Muslim leaders call for united Sri Lankan identity

Kabir Hashim. (Photo: Facebook/@KabirHashimMP) by .
Kabir Hashim. (Photo: Facebook/@KabirHashimMP)

Sri Lankan Muslim leaders have called for one united identity of the island nation while expressing solidarity with the victims of the April 21 Easter Sunday terror attacks and those affected by the recent spate of violence…reports Asian Lite News

Kabir Hashim. (Photo: Facebook/@KabirHashimMP) by .
Kabir Hashim. (Photo: Facebook/@KabirHashimMP)

“We, as a community, have done a lot of soul searching following the attacks. We could not imagine that they came from us. We concede that we saw elements but didn’t think it would turn to this,” the Daily Mirror quoted Public Development Minister Kabir Hashim as saying on Thursday evening.

Addressing a media conference at which former Ministers Imthiyaz Bakeer Marker and Ferial Ashroff were present, Hashim said the need of the hour was to “forge a Lankan identity”.

He added that there was “soul searching from within the community unbeknownst to many”.

A Muslim leader said that admonishing a whole community of two million for what the terrorists did was unjustifiable.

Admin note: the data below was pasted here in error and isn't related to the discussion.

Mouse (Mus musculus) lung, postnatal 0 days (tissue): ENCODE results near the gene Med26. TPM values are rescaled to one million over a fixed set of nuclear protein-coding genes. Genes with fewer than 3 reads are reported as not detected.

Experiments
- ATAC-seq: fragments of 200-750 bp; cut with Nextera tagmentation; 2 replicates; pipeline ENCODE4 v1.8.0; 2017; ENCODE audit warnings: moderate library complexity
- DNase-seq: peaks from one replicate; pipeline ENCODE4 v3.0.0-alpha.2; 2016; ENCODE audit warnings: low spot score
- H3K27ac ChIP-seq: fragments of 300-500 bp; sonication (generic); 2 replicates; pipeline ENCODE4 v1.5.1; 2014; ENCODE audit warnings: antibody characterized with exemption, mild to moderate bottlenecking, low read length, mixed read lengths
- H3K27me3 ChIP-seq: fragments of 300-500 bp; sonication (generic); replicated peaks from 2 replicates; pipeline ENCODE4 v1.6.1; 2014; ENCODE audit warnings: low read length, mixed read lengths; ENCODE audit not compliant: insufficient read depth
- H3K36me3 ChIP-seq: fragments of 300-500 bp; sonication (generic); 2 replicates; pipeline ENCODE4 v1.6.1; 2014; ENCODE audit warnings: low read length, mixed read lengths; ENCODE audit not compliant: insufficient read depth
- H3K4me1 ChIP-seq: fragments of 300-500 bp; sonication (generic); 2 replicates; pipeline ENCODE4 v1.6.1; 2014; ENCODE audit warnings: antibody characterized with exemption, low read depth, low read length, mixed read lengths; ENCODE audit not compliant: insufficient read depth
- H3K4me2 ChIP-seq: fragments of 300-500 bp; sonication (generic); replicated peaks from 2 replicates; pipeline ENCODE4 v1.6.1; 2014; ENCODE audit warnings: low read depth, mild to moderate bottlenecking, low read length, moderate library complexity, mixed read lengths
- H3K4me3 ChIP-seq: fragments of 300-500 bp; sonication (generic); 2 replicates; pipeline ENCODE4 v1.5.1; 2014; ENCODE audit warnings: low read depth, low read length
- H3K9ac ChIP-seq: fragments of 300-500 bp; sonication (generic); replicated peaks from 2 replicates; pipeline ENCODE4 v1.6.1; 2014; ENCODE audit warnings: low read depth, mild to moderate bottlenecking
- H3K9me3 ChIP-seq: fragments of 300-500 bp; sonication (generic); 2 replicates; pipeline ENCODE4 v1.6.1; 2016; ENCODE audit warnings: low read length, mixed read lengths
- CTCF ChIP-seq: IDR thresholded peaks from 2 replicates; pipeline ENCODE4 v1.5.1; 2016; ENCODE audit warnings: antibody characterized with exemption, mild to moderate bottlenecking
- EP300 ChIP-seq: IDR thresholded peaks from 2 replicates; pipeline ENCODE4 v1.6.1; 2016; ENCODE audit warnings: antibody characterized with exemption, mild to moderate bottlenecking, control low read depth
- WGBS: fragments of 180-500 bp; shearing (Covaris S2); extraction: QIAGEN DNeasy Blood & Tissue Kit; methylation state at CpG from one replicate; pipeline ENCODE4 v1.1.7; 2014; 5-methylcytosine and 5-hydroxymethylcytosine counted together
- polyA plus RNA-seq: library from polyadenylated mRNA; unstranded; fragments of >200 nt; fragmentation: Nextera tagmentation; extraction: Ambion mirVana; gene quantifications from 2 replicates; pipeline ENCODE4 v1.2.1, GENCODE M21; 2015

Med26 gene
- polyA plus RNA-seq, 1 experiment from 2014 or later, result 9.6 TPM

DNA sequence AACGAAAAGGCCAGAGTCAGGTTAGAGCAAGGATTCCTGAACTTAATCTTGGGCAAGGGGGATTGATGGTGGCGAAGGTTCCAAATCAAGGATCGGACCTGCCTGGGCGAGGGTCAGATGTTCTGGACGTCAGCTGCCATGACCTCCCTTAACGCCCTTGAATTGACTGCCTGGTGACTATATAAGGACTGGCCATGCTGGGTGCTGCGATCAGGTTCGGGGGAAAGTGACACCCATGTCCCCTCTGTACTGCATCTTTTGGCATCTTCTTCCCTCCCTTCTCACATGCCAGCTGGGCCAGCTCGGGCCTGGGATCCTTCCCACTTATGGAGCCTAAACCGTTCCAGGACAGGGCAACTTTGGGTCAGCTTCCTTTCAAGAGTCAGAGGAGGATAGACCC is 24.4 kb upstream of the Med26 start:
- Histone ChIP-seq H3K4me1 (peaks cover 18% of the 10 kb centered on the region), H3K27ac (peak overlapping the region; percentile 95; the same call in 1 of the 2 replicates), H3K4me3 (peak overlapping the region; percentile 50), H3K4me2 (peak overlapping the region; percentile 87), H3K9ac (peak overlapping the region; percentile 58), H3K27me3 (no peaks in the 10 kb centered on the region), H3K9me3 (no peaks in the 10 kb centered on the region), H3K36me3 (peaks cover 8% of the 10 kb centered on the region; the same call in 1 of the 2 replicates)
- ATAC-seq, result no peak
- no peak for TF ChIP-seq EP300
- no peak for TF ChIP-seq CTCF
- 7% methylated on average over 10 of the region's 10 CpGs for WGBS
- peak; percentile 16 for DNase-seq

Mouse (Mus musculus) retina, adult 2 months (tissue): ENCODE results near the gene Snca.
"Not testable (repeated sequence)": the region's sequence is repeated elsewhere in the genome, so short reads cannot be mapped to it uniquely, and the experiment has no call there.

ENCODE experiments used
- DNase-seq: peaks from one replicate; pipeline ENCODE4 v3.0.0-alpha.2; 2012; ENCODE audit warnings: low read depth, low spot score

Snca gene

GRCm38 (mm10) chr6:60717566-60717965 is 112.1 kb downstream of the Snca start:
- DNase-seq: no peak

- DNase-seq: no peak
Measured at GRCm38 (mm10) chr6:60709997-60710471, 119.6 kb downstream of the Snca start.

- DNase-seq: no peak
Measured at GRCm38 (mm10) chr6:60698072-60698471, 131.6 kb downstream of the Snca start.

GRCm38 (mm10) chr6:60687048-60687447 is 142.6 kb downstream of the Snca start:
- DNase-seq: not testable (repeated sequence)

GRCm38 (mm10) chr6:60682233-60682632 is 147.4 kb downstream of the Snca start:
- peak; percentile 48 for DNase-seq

“We immediately took steps to take on the issue of the Madrasas and want them regulated under the Ministry of Higher Education. We want to know what is taught at these Madrasas and who is teaching them, they all must be regulated. The overview of mosques and sermons, the steps to ban the Niqab were all done by the Muslims themselves before intervention of the government.

“We are doing everything possible to quell any form of extremism,” he added.

Former Minister Ashroff pleaded against marginalizing of an entire community due to actions of the terrorists.

“We are still in shock as to what happened on Easter Sunday. We are still grieving. We couldn’t imagine that these terrorists could come from our community… But I plead of you to not look at an entire community with hate and suspicion” she said.

Earlier this week, rioters torched Muslim-owned shops, homes and vandalized mosques in several towns as the anti-Muslim unrest spread in the aftermath of the April 21 attacks in which over 250 people were killed. The killings were claimed by the Islamic State.

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